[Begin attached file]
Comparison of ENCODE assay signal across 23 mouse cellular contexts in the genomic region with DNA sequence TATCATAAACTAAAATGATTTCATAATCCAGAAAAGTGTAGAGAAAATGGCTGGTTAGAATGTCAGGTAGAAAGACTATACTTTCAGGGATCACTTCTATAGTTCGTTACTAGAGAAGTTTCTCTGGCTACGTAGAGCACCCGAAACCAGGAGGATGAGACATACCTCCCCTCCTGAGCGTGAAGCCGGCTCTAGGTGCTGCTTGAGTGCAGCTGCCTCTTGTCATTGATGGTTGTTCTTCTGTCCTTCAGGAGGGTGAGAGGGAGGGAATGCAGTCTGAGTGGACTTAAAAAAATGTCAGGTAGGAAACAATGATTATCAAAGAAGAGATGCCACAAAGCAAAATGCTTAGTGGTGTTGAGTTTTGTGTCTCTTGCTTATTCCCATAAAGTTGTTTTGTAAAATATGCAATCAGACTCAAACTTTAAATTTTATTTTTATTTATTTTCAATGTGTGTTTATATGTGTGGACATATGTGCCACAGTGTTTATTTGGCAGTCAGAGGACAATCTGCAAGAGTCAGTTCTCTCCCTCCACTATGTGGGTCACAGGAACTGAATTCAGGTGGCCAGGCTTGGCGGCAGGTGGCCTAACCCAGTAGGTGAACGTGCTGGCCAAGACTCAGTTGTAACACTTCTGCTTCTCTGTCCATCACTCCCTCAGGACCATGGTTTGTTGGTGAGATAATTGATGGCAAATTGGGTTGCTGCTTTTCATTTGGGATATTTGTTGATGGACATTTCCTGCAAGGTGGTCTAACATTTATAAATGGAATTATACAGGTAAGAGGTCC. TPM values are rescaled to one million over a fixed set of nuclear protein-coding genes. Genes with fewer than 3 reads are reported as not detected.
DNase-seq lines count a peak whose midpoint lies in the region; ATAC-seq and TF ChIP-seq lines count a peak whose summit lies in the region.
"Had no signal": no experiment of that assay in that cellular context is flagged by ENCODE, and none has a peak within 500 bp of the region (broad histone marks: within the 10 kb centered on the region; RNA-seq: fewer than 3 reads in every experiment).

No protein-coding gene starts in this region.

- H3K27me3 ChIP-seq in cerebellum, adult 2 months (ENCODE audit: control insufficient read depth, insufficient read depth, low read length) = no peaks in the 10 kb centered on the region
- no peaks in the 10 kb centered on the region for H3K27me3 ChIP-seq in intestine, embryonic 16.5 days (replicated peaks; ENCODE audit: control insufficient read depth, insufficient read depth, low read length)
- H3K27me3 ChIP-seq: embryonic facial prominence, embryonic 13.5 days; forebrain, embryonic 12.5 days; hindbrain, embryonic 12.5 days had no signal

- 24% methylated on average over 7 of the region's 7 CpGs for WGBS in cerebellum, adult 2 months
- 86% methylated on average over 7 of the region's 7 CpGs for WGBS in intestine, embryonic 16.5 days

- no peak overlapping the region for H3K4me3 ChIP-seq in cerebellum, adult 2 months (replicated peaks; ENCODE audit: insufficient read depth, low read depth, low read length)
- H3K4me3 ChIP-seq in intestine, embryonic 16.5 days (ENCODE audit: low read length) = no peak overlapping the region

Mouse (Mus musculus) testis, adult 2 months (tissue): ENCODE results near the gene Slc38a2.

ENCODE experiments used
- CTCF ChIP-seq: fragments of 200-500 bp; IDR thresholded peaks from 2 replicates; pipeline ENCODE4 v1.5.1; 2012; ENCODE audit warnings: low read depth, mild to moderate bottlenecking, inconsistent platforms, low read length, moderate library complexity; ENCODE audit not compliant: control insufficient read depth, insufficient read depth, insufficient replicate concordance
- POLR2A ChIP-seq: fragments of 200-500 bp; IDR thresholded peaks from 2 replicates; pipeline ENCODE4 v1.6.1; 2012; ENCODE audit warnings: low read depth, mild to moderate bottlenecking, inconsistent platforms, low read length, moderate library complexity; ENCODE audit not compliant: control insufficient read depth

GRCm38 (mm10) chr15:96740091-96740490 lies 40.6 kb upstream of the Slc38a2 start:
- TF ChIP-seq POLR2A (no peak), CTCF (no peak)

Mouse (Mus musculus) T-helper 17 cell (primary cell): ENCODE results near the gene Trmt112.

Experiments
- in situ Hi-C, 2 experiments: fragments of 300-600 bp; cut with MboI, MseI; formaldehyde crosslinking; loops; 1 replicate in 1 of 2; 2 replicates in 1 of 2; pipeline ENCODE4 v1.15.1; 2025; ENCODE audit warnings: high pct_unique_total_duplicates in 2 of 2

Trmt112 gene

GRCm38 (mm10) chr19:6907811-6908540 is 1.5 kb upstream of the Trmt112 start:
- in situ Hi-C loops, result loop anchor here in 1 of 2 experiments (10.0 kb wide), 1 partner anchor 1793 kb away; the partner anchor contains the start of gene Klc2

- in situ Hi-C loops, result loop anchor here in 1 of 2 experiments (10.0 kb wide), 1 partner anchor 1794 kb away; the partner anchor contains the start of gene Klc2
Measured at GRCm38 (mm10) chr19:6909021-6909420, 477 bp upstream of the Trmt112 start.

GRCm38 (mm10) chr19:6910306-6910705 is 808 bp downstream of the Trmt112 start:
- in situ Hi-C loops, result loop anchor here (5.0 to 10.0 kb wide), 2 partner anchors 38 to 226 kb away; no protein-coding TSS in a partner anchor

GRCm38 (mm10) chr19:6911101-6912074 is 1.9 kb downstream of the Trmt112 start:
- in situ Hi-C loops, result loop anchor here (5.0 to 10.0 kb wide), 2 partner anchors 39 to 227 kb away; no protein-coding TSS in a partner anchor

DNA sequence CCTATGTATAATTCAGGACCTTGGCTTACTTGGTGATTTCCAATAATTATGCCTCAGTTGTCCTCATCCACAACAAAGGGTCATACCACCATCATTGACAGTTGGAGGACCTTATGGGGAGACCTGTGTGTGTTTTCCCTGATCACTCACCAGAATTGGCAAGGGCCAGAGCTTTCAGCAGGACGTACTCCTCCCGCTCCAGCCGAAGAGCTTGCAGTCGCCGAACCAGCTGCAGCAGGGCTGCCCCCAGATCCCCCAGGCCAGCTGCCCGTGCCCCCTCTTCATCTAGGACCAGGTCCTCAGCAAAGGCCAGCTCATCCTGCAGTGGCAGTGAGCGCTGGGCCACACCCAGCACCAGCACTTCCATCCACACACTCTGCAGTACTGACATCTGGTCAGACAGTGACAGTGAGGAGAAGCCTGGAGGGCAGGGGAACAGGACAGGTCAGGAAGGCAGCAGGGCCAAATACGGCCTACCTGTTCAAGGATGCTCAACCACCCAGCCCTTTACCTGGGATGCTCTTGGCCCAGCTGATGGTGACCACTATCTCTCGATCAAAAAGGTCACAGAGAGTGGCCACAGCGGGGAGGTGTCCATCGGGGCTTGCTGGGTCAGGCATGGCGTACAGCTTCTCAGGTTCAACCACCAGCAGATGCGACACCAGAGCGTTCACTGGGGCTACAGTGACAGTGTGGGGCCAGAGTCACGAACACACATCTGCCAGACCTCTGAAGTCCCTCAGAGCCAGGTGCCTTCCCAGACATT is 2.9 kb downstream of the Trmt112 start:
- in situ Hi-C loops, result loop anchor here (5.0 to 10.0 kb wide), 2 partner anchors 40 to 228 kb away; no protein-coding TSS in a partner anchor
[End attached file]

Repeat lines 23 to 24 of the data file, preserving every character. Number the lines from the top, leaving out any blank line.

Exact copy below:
- in situ Hi-C loops, result loop anchor here in 1 of 2 experiments (10.0 kb wide), 1 partner anchor 1793 kb away; the partner anchor contains the start of gene Klc2

- in situ Hi-C loops, result loop anchor here in 1 of 2 experiments (10.0 kb wide), 1 partner anchor 1794 kb away; the partner anchor contains the start of gene Klc2